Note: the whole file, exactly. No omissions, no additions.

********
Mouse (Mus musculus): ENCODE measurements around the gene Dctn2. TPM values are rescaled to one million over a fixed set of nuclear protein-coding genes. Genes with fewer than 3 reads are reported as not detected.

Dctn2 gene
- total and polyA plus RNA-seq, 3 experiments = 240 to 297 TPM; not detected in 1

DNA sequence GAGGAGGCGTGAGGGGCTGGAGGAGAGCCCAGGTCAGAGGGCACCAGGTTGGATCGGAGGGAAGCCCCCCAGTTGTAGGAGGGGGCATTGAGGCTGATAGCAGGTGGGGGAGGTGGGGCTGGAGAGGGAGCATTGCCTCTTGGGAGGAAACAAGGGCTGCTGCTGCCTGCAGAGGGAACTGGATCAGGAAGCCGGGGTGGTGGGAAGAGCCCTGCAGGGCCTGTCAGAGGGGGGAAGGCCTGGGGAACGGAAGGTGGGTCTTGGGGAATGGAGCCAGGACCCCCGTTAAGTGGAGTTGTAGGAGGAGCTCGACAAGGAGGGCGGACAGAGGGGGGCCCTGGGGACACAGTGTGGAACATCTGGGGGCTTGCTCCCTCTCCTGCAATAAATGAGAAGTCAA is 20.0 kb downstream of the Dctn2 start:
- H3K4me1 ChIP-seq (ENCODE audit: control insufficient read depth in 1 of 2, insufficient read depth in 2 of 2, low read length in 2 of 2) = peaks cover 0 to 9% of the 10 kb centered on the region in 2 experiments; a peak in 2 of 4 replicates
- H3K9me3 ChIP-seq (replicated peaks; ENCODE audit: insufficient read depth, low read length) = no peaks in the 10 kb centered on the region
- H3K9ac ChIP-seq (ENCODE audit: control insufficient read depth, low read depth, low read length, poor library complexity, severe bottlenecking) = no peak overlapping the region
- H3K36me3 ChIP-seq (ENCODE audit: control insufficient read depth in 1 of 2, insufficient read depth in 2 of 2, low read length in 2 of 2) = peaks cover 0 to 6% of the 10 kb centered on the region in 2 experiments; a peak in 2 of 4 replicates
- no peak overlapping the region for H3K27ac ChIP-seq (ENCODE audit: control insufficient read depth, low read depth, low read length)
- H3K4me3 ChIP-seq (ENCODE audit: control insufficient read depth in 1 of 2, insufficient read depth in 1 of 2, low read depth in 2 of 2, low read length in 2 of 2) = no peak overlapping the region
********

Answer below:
Mouse (Mus musculus): ENCODE measurements around the gene Dctn2. TPM values are rescaled to one million over a fixed set of nuclear protein-coding genes. Genes with fewer than 3 reads are reported as not detected.

Dctn2 gene
- total and polyA plus RNA-seq, 3 experiments = 240 to 297 TPM; not detected in 1

DNA sequence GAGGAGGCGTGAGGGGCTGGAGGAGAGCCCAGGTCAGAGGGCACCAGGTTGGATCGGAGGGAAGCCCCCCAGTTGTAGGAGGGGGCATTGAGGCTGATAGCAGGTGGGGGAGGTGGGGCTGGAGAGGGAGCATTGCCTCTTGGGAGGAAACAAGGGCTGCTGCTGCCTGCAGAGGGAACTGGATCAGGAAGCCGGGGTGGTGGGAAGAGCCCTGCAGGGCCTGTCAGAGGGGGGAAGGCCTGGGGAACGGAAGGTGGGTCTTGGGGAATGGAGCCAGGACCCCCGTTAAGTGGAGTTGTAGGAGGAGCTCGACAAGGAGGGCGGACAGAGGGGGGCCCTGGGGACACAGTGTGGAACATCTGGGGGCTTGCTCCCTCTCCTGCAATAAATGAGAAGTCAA is 20.0 kb downstream of the Dctn2 start:
- H3K4me1 ChIP-seq (ENCODE audit: control insufficient read depth in 1 of 2, insufficient read depth in 2 of 2, low read length in 2 of 2) = peaks cover 0 to 9% of the 10 kb centered on the region in 2 experiments; a peak in 2 of 4 replicates
- H3K9me3 ChIP-seq (replicated peaks; ENCODE audit: insufficient read depth, low read length) = no peaks in the 10 kb centered on the region
- H3K9ac ChIP-seq (ENCODE audit: control insufficient read depth, low read depth, low read length, poor library complexity, severe bottlenecking) = no peak overlapping the region
- H3K36me3 ChIP-seq (ENCODE audit: control insufficient read depth in 1 of 2, insufficient read depth in 2 of 2, low read length in 2 of 2) = peaks cover 0 to 6% of the 10 kb centered on the region in 2 experiments; a peak in 2 of 4 replicates
- no peak overlapping the region for H3K27ac ChIP-seq (ENCODE audit: control insufficient read depth, low read depth, low read length)
- H3K4me3 ChIP-seq (ENCODE audit: control insufficient read depth in 1 of 2, insufficient read depth in 1 of 2, low read depth in 2 of 2, low read length in 2 of 2) = no peak overlapping the region